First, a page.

While New York doesn't have as many parks as say, London, the parks it does have are some of the greatest in the world. Central Park is everyone's favorite, mainly for its wide open spaces and myriad spots to relax or play. You can see Shakespeare for free, row boats with your friends, listen to summer concerts and play softball, all in the same space. It's a year-round destination as people love to jog there even in winter or just stroll under the blanket of trees. I prefer the smaller parks such as Prospect Park in Brooklyn and Battery Park in Tribeca. Fewer crowds mean more space to roam freely and Battery Park has great views of the Hudson.
It's easy to get around
Unlike most American cities, New York is easy to get around if you don't have a car. The public transportation system called the MTA is very reliable and runs 24/7. The subway extends to all five boroughs and a single ride is still fairly inexpensive. Plus, you don't get charged extra if you travel a lengthy distance as you would in many European cities. The buses are a good option if you have issues about going underground and, from 5am to 9am, they will drop you off anywhere on their route even if it's not a designated bus stop. In addition, if you want to go from the subway to a bus, the transfer is free.
Walk it off
Even with an extensive subway and bus system, you still have to get on your feet. Walking around the city is a great way to walk off any extra calories you may have eaten during lunch or dinner. Manhattan is built like a grid so it's hard to get lost as most streets and avenues are numbered. Fifth Avenue bisects the east and west. As you walk around neighborhoods you might not normally venture to - think outside of Times Square - you may discover great beaux arts architecture, a quiet, tree-lined block or a quaint mom-and-pop shop that you wouldn't find anywhere else. This is one of my favorite ways to discover or re-discover areas.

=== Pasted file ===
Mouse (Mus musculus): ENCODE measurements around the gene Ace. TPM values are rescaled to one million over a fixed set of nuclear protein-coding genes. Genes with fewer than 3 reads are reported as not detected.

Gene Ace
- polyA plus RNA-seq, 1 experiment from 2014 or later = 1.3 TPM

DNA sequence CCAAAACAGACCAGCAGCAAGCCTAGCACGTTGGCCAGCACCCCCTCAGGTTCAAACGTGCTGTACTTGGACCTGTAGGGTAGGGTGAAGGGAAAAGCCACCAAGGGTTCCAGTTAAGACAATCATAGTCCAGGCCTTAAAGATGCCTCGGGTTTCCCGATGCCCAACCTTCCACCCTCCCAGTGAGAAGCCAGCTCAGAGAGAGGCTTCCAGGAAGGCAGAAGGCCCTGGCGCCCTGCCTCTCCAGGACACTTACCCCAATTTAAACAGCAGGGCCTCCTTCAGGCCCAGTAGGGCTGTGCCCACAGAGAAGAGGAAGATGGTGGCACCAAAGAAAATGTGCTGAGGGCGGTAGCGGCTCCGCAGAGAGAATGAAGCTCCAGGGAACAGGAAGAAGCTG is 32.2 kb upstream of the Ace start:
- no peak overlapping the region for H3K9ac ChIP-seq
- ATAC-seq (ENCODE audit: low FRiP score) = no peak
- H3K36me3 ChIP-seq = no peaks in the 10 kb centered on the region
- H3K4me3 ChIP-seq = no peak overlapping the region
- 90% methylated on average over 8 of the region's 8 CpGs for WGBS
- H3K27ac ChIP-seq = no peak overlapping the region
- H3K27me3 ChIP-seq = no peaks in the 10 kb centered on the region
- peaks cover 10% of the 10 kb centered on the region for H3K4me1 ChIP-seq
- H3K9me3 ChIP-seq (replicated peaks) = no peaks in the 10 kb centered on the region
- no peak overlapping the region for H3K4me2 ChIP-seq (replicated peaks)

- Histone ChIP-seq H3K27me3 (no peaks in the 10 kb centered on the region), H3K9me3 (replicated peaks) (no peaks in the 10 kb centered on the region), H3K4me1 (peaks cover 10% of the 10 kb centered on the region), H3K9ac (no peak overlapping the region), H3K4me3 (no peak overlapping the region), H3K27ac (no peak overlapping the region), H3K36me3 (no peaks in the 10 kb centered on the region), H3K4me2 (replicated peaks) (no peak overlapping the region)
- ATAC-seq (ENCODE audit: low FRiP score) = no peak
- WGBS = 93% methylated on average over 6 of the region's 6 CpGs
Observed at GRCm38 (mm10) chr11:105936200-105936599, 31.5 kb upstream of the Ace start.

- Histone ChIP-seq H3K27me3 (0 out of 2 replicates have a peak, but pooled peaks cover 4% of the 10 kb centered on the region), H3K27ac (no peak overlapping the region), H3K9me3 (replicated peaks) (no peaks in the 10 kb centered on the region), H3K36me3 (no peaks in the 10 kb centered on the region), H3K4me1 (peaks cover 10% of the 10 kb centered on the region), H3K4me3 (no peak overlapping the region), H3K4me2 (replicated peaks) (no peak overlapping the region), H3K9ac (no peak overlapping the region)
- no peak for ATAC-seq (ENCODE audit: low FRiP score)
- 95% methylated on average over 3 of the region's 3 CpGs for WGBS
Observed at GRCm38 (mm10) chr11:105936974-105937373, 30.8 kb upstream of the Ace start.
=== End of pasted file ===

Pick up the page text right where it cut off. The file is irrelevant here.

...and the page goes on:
Of course, a visit to New York wouldn't be complete without a night out on the town. Although Studio 54 and its ilk had their heyday in the 1970s, crowds still flock to clubs large and small to see and be seen. The large clubs of the 90s and the 00s have given way to tiny lounges that are extremely hush hush and exclusive. You really have to know someone or be someone to get in. Being beautiful and tall certainly helps. Don't bring a posse of men with you otherwise you won't get in. Keep your group to two or three maximum and make sure you are nice to the bouncers and doormen. They will give you attitude but don't like getting it in return.
New York City is never boring. Whatever your pleasure, whether it's food, shopping, arts or culture, New York City has something to offer.